L'Immigrants' Francais Filles
(The French Immigrants' Daughters)
One of the bigest problems facing France's financial concerns in what has been called New France, was the expense of providing food and lodging to the employees of whomever happened to be the controlling interest at the time.  When Cardinal Richelieu formed the Company of 100 Associates, he hoped to settle French families in and around the trading posts to not only be a source of food, but also strengthen their position in that area of Canada.

founding families of the Kebec Habitation and others, did themselves have children, which helped to increase the French population; but it was still very small; with only about 1 French-Canadian to every 150 Native-Canadian.  It was feared that if the situation stayed as it was, they would simply merge with the existing population, and France woulld lose their opportunity to reap large profits from the lucrative furtrade. 

After Champlain's death, incentive programs were implemented, like the
Filles Marier (Marriageable Young Girls) and Filles De Roi (King's Daughters); but before that time L'Immigrants' Francais Filles 
(Daughters of French Immigrants), filled the gap.  This portion of the site is dedicated to the young women who followed their families to a strange land; sometimes arriving as children; and growing up in a French Trading Post, but settling in a French Community, to become one of the Founding Mothers of New France.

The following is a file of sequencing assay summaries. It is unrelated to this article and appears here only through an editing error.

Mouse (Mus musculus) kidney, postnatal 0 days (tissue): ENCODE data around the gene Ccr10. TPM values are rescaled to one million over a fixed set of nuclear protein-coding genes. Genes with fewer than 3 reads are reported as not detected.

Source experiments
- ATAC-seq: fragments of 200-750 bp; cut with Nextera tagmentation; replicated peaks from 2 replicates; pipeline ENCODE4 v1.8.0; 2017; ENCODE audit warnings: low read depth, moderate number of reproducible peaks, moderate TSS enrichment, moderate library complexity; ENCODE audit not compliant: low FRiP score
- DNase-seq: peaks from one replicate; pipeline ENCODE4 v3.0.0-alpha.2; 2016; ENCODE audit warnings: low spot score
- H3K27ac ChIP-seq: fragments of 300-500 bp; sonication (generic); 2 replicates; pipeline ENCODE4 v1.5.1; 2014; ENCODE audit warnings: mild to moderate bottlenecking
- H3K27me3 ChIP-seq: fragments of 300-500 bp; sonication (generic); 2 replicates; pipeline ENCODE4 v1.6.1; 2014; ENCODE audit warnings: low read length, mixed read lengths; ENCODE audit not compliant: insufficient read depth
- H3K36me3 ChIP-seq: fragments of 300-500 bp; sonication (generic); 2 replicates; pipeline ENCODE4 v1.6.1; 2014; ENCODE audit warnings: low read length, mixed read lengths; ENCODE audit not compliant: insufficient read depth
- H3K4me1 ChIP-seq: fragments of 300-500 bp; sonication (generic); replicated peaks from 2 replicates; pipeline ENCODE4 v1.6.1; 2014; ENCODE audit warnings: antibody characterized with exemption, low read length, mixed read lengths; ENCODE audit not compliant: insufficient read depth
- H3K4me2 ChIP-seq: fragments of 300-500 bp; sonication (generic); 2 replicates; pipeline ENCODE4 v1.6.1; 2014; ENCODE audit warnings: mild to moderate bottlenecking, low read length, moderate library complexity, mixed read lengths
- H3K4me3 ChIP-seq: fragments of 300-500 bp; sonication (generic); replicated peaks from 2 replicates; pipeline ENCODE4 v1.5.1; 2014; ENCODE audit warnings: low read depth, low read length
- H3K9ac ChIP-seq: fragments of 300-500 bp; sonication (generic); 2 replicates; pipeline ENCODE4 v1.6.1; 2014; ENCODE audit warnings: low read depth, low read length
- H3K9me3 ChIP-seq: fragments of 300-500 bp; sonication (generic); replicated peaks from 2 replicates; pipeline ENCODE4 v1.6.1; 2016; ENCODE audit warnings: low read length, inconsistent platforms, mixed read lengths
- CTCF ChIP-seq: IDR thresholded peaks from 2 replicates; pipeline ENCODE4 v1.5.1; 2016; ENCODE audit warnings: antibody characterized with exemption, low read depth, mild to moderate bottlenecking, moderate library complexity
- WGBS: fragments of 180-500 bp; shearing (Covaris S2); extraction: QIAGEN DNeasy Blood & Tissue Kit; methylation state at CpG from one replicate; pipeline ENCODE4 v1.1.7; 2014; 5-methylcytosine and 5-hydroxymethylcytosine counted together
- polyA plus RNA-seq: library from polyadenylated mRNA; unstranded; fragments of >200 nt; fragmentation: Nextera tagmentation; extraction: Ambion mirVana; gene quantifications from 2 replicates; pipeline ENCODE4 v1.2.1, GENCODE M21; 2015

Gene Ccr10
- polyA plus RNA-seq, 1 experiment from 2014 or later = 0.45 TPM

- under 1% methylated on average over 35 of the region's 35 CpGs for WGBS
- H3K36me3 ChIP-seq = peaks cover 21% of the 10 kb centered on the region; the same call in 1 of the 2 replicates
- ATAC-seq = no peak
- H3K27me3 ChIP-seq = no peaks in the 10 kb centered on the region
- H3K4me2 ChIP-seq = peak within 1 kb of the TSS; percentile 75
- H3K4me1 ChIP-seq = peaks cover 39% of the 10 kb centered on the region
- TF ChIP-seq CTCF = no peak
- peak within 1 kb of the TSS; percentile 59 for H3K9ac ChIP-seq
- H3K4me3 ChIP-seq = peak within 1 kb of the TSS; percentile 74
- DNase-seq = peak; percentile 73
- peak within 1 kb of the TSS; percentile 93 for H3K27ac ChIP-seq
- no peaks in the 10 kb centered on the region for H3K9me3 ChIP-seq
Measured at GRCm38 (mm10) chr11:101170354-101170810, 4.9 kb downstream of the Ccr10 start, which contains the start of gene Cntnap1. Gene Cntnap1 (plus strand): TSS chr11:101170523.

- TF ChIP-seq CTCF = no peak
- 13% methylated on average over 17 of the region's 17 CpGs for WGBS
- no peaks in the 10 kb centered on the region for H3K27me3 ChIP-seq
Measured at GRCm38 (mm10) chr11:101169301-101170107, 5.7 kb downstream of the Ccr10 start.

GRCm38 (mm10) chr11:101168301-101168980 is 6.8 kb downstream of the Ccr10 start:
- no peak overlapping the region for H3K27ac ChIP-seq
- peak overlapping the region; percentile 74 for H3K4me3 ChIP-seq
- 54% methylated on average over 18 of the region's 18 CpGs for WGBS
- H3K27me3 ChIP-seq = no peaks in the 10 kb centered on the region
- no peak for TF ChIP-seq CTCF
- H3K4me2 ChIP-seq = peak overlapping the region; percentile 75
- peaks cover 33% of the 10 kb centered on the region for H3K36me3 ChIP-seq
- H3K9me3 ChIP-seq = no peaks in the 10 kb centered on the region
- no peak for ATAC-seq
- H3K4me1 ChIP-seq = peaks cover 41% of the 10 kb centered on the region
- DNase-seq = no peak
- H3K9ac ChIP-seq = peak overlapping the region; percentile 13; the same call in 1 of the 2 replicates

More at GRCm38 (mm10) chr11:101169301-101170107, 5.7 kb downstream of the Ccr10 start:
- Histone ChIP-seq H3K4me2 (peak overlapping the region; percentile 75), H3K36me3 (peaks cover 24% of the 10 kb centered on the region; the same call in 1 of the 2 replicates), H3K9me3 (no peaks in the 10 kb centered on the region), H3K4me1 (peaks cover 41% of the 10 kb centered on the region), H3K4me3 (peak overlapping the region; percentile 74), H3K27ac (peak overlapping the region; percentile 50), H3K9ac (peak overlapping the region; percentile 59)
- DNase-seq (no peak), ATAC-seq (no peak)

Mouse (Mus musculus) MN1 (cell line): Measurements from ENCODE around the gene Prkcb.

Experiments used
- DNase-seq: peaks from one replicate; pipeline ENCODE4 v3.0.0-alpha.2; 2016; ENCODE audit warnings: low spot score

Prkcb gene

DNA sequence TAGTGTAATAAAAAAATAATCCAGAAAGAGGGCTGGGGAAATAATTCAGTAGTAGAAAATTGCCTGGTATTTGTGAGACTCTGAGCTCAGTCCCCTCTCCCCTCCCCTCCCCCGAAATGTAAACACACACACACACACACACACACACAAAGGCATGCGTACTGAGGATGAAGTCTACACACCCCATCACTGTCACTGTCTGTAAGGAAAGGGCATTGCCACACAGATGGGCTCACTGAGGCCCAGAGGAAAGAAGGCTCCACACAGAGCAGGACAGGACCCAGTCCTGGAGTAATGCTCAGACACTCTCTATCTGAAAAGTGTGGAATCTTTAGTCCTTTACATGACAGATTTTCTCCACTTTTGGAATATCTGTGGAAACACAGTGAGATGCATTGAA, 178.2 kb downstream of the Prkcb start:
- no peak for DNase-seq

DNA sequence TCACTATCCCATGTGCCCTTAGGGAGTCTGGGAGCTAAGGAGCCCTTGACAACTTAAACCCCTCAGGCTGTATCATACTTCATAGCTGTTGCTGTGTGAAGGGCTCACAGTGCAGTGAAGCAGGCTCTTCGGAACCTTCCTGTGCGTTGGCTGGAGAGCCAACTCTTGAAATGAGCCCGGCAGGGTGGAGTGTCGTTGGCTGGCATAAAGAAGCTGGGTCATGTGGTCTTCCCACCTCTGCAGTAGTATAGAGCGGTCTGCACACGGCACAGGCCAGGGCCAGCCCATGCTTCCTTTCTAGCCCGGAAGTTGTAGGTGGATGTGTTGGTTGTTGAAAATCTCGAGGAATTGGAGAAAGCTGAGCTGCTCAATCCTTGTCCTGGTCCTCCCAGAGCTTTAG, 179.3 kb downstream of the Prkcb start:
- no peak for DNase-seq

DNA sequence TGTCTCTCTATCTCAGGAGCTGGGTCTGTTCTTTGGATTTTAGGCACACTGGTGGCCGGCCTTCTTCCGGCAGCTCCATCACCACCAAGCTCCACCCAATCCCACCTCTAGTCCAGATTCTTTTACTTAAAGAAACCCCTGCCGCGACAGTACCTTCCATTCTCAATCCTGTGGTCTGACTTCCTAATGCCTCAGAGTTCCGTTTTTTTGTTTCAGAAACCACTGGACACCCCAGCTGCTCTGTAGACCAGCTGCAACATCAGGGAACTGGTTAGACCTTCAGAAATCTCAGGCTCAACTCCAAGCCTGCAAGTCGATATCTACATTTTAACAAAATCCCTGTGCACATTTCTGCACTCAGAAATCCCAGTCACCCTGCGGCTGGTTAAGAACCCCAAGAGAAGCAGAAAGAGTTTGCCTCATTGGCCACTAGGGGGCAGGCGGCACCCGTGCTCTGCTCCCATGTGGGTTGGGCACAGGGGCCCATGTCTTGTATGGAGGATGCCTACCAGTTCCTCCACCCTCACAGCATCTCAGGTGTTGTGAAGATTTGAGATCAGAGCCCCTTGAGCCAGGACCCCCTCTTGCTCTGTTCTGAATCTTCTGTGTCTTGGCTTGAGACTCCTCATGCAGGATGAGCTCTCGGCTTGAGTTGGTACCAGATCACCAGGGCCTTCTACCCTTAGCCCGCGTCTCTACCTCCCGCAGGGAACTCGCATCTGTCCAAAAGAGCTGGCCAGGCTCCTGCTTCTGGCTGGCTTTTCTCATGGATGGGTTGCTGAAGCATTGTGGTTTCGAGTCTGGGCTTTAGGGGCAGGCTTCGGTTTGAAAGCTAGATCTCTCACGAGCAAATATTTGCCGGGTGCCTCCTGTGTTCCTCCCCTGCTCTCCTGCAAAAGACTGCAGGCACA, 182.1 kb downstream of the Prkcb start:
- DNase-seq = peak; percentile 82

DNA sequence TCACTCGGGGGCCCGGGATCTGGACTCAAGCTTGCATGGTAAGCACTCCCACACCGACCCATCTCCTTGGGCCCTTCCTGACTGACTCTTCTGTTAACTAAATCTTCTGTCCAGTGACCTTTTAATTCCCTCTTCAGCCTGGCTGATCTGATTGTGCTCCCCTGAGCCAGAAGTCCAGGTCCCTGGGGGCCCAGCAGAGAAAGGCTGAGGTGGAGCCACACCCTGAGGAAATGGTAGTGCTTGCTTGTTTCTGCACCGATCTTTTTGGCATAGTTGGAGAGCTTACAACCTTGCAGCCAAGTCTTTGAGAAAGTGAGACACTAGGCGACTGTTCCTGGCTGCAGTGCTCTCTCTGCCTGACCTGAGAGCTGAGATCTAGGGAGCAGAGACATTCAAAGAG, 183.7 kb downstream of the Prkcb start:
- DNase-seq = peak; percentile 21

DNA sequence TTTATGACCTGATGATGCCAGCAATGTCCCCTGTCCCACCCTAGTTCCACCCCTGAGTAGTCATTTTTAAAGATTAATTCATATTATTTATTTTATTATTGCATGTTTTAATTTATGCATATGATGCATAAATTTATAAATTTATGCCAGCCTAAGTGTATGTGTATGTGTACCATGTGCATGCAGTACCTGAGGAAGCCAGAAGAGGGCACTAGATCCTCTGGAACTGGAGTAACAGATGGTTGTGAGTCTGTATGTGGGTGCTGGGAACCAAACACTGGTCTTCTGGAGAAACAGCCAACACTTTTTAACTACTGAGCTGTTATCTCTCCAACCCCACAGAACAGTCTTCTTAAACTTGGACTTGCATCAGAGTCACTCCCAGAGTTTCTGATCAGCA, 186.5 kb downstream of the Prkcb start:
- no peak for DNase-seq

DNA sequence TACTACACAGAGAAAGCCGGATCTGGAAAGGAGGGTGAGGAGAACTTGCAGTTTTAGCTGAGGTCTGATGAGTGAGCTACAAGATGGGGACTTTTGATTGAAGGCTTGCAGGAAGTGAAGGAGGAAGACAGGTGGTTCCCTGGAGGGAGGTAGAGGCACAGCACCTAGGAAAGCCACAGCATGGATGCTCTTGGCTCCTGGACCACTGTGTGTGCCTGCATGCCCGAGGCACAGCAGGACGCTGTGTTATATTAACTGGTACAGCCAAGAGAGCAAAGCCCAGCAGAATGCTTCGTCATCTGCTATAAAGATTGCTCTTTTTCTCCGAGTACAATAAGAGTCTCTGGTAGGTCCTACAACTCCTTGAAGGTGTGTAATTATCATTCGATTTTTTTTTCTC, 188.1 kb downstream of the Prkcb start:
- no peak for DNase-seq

Meet The L'Immigrants' Francais Filles
Leneuf, Anne
Martin, Anne
Paradis, Marie-Anne
Roussin, Louise

St. Pierre, Catherine
Vezina, Anne
Vezina, Louise
Vezina, Marie

Archambault, Anne
Archambault, Francoise
Archambault, Jacquette
Archambault, Marie
Aubert, Elis-Isabelle
Badeau, Jeanne
Blanquet, Marie

Cadeaux, Jeanne
Charbonneau, Anne
Cloutier, Marie-Louise
Crevier, Marie-Jeanne
D'Abancour, Marie
Foubert, Marie
Gadois, Roberte
Gareman, Marie
Gareman, Marie-Florence
Gaucher, Catherine
Gaudet, Francoise
Gignard, Marie

Goguet, Anne
Goguet, Marie-Anne
Guyon, Marie-Magdeliene
Hebert, Anne
Hebert, Marie Guillemette

French Immigrants Home Page
Uniquely Canadian Site Map
French Kebec - The Early Years
Victorian Canada Home Page